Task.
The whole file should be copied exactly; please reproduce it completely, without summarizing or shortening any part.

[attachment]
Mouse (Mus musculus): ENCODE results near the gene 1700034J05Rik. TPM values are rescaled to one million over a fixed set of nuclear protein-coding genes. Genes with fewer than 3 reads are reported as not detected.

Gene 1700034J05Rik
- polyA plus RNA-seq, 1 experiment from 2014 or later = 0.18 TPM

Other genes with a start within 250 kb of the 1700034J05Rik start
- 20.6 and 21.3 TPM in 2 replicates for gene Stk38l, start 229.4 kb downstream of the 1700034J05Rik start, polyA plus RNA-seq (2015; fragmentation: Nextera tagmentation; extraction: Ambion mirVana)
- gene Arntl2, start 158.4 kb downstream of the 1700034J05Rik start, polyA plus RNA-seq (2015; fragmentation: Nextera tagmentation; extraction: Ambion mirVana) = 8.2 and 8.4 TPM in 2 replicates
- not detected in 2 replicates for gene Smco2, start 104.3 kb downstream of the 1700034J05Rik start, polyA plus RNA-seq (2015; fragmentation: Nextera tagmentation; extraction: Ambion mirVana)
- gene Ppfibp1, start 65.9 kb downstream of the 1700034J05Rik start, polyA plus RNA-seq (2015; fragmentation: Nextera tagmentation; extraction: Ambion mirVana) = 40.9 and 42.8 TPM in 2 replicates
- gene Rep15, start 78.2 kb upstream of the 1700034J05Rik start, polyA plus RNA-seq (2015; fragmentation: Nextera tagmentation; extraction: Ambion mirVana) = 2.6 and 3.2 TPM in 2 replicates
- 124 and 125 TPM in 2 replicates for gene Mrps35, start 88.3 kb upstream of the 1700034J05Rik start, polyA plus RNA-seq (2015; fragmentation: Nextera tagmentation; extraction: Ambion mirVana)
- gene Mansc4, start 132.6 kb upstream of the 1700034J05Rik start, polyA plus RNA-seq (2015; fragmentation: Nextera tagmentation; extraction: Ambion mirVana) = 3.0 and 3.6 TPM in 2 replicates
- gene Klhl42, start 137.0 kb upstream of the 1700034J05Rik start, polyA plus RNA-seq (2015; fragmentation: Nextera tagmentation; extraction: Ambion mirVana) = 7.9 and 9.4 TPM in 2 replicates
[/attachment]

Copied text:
Mouse (Mus musculus): ENCODE results near the gene 1700034J05Rik. TPM values are rescaled to one million over a fixed set of nuclear protein-coding genes. Genes with fewer than 3 reads are reported as not detected.

Gene 1700034J05Rik
- polyA plus RNA-seq, 1 experiment from 2014 or later = 0.18 TPM

Other genes with a start within 250 kb of the 1700034J05Rik start
- 20.6 and 21.3 TPM in 2 replicates for gene Stk38l, start 229.4 kb downstream of the 1700034J05Rik start, polyA plus RNA-seq (2015; fragmentation: Nextera tagmentation; extraction: Ambion mirVana)
- gene Arntl2, start 158.4 kb downstream of the 1700034J05Rik start, polyA plus RNA-seq (2015; fragmentation: Nextera tagmentation; extraction: Ambion mirVana) = 8.2 and 8.4 TPM in 2 replicates
- not detected in 2 replicates for gene Smco2, start 104.3 kb downstream of the 1700034J05Rik start, polyA plus RNA-seq (2015; fragmentation: Nextera tagmentation; extraction: Ambion mirVana)
- gene Ppfibp1, start 65.9 kb downstream of the 1700034J05Rik start, polyA plus RNA-seq (2015; fragmentation: Nextera tagmentation; extraction: Ambion mirVana) = 40.9 and 42.8 TPM in 2 replicates
- gene Rep15, start 78.2 kb upstream of the 1700034J05Rik start, polyA plus RNA-seq (2015; fragmentation: Nextera tagmentation; extraction: Ambion mirVana) = 2.6 and 3.2 TPM in 2 replicates
- 124 and 125 TPM in 2 replicates for gene Mrps35, start 88.3 kb upstream of the 1700034J05Rik start, polyA plus RNA-seq (2015; fragmentation: Nextera tagmentation; extraction: Ambion mirVana)
- gene Mansc4, start 132.6 kb upstream of the 1700034J05Rik start, polyA plus RNA-seq (2015; fragmentation: Nextera tagmentation; extraction: Ambion mirVana) = 3.0 and 3.6 TPM in 2 replicates
- gene Klhl42, start 137.0 kb upstream of the 1700034J05Rik start, polyA plus RNA-seq (2015; fragmentation: Nextera tagmentation; extraction: Ambion mirVana) = 7.9 and 9.4 TPM in 2 replicates